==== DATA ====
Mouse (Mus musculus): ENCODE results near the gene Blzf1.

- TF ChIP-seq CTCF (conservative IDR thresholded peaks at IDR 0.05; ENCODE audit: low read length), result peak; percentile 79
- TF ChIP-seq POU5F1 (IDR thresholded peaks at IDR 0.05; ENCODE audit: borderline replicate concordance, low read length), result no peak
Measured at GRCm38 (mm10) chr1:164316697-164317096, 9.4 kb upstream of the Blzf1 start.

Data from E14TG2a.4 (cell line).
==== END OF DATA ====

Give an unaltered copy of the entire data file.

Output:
Mouse (Mus musculus): ENCODE results near the gene Blzf1.

- TF ChIP-seq CTCF (conservative IDR thresholded peaks at IDR 0.05; ENCODE audit: low read length), result peak; percentile 79
- TF ChIP-seq POU5F1 (IDR thresholded peaks at IDR 0.05; ENCODE audit: borderline replicate concordance, low read length), result no peak
Measured at GRCm38 (mm10) chr1:164316697-164317096, 9.4 kb upstream of the Blzf1 start.

Data from E14TG2a.4 (cell line).